Saturday, July 23, 2005

No One Needs This

Egypt resort bombing toll climbs to 83 - Breaking News - World - Breaking News

I'm in New York visiting my daughter and a friend told me about the bombs. Immediately we were online at Google News (http://news.google.com) to follow the developments, and messages started flashing by mobile phones, happily all confirming that the people that I know and love are all right. I'm still waiting for some news from Sharm, but I'm hoping for the best. We've owned a house in an Italian time share compound down there for the past ten years, and over that time have accumulated a lot of friends who live in Sharm full time, working in hotels, publishing magazines, running dive boats. There have been plenty of tragedies over the years, especially among the divers who have a very dangerous occupation. One of the boys who went to high school with my son died diving. His father runs a diving business and Karim spent a lot of his time underwater....that does up the odds. We've lost friends to accidents on the highway going down and to other accidents. But there is definitely something about suicide bombers that is shattering to the soul.

The first thing that most people ask is whether I feel any less safe in Egypt after something like this. I guess you could ask the same question of a lot of the poplulation of London, however. Suicide bombers are pretty random and they aren't something that you can avoid by following certain rules. They either get you or they don't. Most of the world could feel very upset about suicide bombers when they were mainly found on Israeli buses. They were the product of a twisted society or just terribly upset by the hopelessness of the situation in Israel/Palestine. Somewhere along the line, they've been exported rather widely now.

Egyptians, as a society, are not the sort of people to go around blowing other people up randomly. It has happened at odd times, most particularly during the 50's as Egypt was demanding its independence from the British. Things have had to be pretty bad before buildings blew up. The old Shepherd's Hotel was burned in the anti-British riiots. But burning a building and blowing oneself and many others up with a car bomb seem to me to be a different sort of act. In the early 80's there was a riot near the Pyramids of Giza when the police went on a rampage because someone had told them that they were going to have to serve an extra year of service. A couple of hotels were burned at that time and a few months agoI was having dinner with a friend of mine who had been staying in one of the hotels at the time. He had gone out for dinner and had to sleep in the garden of another hotel when he couldn't make it back to his own because of the chaos. All of his belongings were fine, however, and his hotel untouched. A colleague in another hotel, on the other hand, was woken by someone pounding on his door in the middle of the night. When he went to the door, he was told by the soldier standing there that he should quickly pack his suitcases and move them out because they were going to burn down the hotel. Shocked, he did as he was told and the soldier helped him to move his luggage out of harm's way. I guess the old days are gone forever.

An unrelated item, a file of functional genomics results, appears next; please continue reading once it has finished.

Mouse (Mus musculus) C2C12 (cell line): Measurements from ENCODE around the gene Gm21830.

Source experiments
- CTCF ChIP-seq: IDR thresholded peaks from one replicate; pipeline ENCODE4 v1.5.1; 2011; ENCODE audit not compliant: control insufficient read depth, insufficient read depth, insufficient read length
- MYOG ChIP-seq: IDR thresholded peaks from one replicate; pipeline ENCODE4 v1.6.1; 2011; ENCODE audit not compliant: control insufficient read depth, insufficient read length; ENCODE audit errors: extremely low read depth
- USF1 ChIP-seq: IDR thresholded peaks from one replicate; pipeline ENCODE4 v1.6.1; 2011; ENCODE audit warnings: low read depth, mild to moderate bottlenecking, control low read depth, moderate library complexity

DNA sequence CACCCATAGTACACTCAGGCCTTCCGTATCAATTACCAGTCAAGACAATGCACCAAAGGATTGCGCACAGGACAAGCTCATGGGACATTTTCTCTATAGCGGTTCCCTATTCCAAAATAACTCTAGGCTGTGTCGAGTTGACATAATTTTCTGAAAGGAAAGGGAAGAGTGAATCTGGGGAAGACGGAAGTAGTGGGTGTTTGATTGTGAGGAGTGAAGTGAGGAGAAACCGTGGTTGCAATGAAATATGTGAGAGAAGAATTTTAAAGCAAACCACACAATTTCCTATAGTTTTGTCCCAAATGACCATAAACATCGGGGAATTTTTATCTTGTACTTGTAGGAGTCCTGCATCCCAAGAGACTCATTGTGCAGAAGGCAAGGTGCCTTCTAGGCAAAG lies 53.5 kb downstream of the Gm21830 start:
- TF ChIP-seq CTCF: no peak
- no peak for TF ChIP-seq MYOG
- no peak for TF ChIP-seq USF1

I checked in with Tracy in Abu Sir right away to see how she and her American guest were doing. Happily both are calm and feeling safe out in the countryside. A time like this is when you appreciate the fact that so far no one has seemed for feel it necessary to explode cows and donkeys.

I hope that everyone out there is fine and that no one has to deal with this horror anytime soon.

2 comments:

Gia-Gina said...

Maryanne,
Glad to hear you are out of harm's way, I hope all your loves ones are well and stay that way. It is a strange thing that is happening, tragic and desperate. I am feeling very strange here in Italy being an American abroad. Everyone thinks it's all b/c of Bush and Iraq. Whether it is or not, I have no idea. I just think it's sad and know what desperation feels like. I feel for those who are experiencing it.

styro said...

Glad you and yours are well--these bombings are tragic.